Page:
The new Temporary Act for Transparency Turbo Liquidation in the Netherlands will introduce additional filing obligations and potential civil law sanctions for directors during the process of a turbo liquidation. Under this new law, the former board of the company must file additional information with the Netherlands Company Register within 14 days of the dissolution date, including a balance sheet, statement of income and expenditure, and annual accounts for the preceding financial years. They must also provide a description of the cause of any lack of assets at the time of dissolution, the manner in which the assets of the legal entity were realized and distributed, and the reasons why any creditors are unpaid.
Directors who fail to meet these obligations could face a fine of up to €22,500 or six months imprisonment, and creditors may seek access to the records of the dissolved company to substantiate their claims against the directors for personal liability. Additionally, the new law enables the imposition of a management ban on previous directors of the company who have not complied with the deposit obligation, deliberately disadvantaged creditors in the lead-up to dissolution, or repeatedly been involved in dissolutions with debts.
The aim of this new law is to increase transparency, protect the creditor’s position, and prevent abuse of the turbo liquidation possibility. It comes in response to the high number of turbo liquidations expected due to the fallout of the COVID-19 pandemic. By introducing these additional filing obligations and sanctions, the law aims to ensure that directors take their responsibilities seriously during the process of a turbo liquidation, and that creditors are protected from any abuse or malfeasance.
The new Dutch Temporary Act for Transparency Turbo Liquidation is part of a global trend of increased regulation and scrutiny of company dissolutions, particularly those that involve significant debts. Other countries have also implemented similar measures to ensure transparency and accountability in the dissolution of companies.
For example, in the United States, the Bankruptcy Abuse Prevention and Consumer Protection Act (BAPCPA) of 2005 includes provisions that require corporate debtors to provide a wide range of financial information to the court and creditors during the bankruptcy process. This information includes balance sheets, income statements, tax returns, and a statement of financial affairs. Failure to provide this information can result in sanctions against the debtor, including dismissal of the bankruptcy case.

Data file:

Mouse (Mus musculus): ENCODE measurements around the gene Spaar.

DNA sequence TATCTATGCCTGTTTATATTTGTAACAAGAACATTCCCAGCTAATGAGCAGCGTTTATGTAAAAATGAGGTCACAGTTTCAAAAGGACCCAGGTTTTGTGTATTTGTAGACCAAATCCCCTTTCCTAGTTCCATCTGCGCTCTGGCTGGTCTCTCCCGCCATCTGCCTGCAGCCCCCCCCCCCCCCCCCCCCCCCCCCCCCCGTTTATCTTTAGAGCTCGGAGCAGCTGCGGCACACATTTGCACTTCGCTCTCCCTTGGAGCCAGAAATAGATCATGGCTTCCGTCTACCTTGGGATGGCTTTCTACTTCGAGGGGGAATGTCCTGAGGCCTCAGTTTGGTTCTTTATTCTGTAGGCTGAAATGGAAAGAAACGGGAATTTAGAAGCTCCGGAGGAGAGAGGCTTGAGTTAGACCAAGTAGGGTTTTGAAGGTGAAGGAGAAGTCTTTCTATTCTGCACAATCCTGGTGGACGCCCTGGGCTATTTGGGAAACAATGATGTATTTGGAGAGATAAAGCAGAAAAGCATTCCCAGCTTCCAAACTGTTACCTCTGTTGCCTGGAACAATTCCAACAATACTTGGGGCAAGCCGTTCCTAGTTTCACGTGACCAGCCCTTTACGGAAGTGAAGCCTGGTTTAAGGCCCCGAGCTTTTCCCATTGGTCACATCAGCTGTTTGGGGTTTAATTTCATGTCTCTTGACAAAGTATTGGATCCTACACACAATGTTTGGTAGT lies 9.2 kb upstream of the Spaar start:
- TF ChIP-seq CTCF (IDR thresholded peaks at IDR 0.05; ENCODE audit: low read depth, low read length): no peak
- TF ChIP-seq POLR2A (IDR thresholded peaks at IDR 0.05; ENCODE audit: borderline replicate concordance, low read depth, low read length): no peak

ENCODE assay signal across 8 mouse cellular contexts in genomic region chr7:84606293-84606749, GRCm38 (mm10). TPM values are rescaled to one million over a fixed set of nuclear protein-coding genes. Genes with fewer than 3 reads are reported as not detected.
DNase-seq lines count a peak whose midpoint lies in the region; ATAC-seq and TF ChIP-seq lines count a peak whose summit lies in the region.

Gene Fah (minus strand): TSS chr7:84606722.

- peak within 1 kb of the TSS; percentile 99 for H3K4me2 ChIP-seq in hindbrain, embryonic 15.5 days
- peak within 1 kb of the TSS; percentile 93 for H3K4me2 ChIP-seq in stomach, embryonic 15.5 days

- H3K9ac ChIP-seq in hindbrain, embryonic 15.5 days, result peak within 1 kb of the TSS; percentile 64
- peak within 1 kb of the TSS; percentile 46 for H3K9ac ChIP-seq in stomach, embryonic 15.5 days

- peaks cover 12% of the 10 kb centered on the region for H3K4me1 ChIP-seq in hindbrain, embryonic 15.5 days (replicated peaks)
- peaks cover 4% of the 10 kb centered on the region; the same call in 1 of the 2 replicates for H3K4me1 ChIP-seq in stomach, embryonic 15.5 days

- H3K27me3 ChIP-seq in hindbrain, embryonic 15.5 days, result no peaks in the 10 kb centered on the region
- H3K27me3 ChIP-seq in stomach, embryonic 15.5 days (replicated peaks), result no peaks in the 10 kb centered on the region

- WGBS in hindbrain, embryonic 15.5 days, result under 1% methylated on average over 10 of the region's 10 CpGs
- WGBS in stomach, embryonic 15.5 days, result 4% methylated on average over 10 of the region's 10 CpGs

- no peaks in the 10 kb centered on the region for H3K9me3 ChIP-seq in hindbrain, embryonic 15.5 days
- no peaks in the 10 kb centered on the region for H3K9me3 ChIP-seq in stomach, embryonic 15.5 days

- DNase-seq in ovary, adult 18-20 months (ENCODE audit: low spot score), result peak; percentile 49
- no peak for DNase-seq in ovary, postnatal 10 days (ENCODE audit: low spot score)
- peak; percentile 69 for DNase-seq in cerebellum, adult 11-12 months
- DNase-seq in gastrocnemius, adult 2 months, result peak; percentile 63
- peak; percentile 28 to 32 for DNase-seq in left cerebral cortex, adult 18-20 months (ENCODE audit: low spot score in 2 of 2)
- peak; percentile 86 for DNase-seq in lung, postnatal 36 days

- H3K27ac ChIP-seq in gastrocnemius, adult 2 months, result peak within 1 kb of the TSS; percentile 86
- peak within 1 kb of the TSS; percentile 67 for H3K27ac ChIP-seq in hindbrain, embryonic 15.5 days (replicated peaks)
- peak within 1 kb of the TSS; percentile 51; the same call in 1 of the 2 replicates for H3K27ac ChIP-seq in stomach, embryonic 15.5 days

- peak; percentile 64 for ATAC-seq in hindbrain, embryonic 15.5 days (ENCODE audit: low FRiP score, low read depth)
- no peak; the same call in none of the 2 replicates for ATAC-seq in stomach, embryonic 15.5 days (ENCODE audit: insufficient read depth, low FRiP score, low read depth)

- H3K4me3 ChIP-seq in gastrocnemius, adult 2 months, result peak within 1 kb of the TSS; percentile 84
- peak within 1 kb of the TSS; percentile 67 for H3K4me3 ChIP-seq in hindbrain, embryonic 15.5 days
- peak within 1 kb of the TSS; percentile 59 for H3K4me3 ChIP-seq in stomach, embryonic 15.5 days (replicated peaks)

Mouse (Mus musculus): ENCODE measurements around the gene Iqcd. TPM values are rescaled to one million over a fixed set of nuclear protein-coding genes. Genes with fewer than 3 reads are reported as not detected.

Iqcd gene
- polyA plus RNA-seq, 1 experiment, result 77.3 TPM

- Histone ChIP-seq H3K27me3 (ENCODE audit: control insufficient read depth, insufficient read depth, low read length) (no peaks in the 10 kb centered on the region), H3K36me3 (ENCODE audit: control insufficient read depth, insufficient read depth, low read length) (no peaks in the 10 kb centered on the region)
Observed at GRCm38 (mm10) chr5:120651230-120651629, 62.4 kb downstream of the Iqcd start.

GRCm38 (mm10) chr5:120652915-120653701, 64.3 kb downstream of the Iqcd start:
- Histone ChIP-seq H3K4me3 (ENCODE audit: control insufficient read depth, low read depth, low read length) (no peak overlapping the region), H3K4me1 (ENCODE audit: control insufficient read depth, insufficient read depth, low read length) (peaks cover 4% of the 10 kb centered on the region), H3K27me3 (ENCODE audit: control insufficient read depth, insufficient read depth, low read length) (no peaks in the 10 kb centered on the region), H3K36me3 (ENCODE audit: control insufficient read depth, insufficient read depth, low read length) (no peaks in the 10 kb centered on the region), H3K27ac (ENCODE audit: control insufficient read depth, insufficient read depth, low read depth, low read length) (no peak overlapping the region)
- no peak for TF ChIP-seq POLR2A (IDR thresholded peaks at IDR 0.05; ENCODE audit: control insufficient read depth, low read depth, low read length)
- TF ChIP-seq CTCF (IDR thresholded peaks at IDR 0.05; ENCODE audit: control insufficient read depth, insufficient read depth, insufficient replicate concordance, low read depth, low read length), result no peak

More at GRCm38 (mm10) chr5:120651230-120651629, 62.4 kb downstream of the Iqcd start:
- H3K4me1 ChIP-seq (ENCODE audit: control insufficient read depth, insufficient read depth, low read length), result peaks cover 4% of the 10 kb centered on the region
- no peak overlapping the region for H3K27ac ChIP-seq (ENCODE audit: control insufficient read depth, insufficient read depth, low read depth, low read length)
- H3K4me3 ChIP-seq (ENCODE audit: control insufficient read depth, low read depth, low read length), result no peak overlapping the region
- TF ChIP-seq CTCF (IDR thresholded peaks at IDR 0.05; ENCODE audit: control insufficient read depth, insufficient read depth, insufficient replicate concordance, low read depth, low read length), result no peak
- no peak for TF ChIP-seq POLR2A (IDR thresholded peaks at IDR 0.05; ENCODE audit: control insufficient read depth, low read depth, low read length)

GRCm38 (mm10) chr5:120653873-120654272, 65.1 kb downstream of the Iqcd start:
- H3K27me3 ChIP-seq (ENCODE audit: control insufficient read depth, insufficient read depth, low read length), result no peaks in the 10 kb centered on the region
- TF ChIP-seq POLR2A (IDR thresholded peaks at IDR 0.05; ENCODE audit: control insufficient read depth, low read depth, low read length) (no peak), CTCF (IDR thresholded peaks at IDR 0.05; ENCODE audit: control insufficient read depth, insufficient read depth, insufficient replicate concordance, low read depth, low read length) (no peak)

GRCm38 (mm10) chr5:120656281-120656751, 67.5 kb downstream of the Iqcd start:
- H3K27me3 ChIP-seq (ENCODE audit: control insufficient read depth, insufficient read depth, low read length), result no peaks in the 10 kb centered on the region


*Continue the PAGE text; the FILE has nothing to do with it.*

Similarly, in the United Kingdom, the Insolvency Act 1986 requires companies that are being wound up to provide a statement of affairs to the court, which includes information on the company’s assets, liabilities, and creditors. The court can also require directors to provide information and attend interviews to explain the company’s financial affairs.
Overall, the trend towards increased transparency and accountability in company dissolutions is a global one, as regulators and governments seek to protect the interests of creditors and prevent abuse of the dissolution process.
In conclusion, the draft Bill is scheduled for a vote in the House of Representatives on February 16, 2023. Once adopted, it will be sent to the Senate for further consideration, although the timing of this is currently uncertain. Once the Bill is adopted in its current form, the following steps should be followed to apply for turbo liquidation:
Step 1: The board determines that the legal entity has no assets.
Step 2: The general meeting or, in the case of a foundation, the board makes a decision to dissolve the legal entity. This decision specifies the moment at which the legal entity will cease to exist, as per Article 2:19(4) of the Dutch Civil Code.
Step 3: Within 14 days of the dissolution date, the board must file the necessary documents with the Netherlands Company Register (Kamer van Koophandel), as outlined in Article 2:19(4) of the Dutch Civil Code (new).
Step 4: Immediately after filing the documents, the board must notify any remaining creditors in writing, as per Article 2:19b(2) of the Dutch Civil Code (new).
Due to the new transparency requirements imposed by the Bill, companies engaging in turbo liquidations will be required to maintain thorough and accurate records and be proactive in communicating with remaining creditors. The responsibility for ensuring that creditors are aware of the turbo liquidation process falls to the management board, and they will need to maintain complete records of all creditors’ contact details. If proper records are not kept, the traditional liquidation process may be the more appropriate course of action. This emphasis on accountability and good corporate governance underscores the importance of proper financial management practices in turbo liquidations.